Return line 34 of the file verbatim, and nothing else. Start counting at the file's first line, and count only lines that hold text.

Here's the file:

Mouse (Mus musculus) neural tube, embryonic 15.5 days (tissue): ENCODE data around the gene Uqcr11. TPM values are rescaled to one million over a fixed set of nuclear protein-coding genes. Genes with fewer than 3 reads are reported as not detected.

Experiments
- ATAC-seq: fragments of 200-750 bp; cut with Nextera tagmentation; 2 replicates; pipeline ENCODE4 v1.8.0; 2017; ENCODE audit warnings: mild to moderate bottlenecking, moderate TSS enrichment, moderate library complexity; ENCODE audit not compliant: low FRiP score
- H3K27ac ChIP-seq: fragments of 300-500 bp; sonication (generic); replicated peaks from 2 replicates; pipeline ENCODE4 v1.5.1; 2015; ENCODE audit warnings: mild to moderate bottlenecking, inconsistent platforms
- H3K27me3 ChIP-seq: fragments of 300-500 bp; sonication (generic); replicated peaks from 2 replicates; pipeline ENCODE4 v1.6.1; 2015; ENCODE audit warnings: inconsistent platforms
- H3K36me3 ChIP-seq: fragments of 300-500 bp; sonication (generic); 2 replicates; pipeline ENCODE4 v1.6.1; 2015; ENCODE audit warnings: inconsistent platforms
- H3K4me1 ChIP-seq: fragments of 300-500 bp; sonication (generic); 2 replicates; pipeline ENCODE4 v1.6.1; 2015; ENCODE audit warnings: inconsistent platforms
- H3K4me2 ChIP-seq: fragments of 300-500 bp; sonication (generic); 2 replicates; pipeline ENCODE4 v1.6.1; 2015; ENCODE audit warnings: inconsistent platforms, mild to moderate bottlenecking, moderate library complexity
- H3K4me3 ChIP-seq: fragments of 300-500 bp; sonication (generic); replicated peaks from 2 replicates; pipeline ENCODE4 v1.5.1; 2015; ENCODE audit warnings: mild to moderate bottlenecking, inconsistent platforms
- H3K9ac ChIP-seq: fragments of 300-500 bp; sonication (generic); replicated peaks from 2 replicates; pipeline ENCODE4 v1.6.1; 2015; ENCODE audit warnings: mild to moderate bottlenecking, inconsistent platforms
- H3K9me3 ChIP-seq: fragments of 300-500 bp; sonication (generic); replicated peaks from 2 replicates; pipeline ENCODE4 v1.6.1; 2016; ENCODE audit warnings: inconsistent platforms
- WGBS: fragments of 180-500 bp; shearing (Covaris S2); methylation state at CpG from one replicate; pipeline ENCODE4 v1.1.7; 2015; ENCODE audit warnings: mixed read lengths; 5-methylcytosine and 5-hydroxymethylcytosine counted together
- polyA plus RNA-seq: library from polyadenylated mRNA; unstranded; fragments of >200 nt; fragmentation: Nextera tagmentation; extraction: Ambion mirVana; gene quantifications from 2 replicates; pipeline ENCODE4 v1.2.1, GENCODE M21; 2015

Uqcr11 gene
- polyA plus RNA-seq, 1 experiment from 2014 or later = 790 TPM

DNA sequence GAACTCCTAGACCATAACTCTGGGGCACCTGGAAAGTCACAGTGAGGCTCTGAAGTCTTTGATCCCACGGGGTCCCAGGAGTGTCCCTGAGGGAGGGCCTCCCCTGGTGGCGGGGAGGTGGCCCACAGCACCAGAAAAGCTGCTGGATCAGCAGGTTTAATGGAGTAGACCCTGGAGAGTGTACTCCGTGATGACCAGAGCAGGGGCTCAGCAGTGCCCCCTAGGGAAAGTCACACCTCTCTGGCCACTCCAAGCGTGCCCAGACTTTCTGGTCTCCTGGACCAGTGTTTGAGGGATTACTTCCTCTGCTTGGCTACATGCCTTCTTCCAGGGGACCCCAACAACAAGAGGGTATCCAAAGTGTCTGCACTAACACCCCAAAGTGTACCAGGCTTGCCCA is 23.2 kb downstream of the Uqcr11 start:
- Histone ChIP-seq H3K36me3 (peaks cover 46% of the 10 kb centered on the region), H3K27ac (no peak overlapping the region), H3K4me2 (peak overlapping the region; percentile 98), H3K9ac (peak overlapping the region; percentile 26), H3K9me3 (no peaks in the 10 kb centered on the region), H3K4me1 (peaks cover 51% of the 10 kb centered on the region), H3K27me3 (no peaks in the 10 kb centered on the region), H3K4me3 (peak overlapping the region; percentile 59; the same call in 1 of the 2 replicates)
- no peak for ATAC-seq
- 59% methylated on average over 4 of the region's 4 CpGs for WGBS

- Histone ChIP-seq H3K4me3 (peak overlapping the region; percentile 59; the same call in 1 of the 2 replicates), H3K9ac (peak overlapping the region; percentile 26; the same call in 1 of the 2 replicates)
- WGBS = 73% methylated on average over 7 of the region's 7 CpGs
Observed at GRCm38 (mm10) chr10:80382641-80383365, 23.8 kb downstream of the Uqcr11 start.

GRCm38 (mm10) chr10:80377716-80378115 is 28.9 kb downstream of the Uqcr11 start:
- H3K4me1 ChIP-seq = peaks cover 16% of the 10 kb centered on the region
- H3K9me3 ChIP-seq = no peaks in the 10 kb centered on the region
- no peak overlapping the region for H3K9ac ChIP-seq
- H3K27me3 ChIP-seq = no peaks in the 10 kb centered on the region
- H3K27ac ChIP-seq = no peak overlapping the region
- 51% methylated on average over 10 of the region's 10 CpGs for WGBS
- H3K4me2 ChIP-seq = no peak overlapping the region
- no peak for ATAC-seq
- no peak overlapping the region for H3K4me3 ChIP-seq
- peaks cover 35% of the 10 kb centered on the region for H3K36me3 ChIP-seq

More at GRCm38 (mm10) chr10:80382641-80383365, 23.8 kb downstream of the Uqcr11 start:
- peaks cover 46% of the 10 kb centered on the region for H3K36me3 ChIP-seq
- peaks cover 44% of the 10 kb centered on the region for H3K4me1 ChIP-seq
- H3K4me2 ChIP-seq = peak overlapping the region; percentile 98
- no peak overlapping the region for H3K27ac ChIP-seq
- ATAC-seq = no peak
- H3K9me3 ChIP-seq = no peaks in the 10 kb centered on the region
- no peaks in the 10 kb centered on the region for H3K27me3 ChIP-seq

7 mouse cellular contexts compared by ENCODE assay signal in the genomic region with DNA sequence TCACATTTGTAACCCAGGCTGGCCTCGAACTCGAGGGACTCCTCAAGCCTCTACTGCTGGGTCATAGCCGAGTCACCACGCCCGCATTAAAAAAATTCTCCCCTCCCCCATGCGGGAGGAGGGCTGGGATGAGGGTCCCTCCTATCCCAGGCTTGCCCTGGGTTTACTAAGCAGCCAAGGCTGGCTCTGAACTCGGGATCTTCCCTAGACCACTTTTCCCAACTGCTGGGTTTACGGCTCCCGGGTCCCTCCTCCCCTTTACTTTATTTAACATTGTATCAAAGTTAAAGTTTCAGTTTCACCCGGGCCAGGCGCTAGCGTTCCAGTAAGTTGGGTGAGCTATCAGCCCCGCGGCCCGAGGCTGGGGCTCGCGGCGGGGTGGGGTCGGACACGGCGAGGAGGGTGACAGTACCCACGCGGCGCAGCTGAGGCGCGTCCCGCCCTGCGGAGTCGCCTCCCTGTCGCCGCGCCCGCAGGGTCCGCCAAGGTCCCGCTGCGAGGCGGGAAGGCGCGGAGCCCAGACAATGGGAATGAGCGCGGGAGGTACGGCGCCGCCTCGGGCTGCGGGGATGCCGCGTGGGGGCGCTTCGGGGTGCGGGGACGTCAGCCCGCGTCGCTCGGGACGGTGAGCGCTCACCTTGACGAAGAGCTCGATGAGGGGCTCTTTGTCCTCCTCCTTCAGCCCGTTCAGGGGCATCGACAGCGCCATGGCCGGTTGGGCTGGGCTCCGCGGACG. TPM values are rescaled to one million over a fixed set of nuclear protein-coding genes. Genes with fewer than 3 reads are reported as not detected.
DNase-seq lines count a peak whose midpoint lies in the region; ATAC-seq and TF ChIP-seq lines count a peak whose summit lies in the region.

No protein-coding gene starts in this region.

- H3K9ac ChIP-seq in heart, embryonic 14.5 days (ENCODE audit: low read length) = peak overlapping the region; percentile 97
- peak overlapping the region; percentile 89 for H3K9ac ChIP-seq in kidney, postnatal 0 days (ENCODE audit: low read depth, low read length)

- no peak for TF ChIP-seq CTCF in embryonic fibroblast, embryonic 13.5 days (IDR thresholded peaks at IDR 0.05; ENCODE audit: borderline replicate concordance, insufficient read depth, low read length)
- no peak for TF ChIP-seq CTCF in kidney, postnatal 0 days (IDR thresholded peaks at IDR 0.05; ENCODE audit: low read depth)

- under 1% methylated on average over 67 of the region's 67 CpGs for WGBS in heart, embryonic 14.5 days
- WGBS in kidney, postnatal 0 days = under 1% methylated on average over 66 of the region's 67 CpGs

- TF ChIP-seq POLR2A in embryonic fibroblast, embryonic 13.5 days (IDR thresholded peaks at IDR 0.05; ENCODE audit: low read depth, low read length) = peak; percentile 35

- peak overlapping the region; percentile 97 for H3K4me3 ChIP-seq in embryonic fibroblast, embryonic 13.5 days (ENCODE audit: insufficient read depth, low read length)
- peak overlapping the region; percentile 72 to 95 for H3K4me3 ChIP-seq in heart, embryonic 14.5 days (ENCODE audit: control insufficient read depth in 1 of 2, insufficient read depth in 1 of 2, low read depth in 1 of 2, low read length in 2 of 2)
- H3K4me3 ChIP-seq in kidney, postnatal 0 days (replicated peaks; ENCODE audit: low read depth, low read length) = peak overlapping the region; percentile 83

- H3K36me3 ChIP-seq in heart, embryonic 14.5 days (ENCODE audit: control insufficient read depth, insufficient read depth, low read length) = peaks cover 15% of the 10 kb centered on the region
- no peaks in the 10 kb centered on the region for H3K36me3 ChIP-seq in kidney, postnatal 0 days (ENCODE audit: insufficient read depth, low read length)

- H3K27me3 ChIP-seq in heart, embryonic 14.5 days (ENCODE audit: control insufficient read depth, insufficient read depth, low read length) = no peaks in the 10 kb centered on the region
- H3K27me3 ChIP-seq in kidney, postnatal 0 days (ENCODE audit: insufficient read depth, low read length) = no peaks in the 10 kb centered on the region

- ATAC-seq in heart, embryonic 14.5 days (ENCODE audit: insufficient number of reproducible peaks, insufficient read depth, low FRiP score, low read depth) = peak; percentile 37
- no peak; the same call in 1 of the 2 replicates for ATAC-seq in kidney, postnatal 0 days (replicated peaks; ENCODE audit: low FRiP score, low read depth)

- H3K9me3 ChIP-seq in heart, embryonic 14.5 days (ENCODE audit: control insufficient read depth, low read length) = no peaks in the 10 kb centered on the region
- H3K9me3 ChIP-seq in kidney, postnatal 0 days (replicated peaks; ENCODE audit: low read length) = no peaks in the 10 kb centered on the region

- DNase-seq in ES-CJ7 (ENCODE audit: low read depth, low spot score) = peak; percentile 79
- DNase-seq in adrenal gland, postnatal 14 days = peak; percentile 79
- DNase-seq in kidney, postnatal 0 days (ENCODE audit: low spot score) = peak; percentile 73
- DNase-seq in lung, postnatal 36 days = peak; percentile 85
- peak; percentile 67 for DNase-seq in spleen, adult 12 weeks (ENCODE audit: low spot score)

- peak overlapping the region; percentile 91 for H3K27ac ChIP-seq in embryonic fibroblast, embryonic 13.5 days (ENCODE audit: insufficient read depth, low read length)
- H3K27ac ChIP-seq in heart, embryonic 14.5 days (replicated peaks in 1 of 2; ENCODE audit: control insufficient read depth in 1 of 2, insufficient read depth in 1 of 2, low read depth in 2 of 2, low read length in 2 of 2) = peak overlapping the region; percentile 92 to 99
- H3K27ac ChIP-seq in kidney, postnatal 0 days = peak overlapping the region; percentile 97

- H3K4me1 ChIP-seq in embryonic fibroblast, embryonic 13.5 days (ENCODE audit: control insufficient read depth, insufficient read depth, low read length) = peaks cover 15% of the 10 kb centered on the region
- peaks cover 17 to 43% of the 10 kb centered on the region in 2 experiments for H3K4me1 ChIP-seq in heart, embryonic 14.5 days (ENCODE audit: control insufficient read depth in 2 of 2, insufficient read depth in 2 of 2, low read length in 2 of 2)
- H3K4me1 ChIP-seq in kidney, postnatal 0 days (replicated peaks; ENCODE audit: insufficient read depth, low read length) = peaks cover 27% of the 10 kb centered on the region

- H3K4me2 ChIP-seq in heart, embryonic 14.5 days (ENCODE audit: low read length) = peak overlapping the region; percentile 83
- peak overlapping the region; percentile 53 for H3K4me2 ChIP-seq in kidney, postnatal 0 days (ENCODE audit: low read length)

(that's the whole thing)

More at GRCm38 (mm10) chr10:80382641-80383365, 23.8 kb downstream of the Uqcr11 start: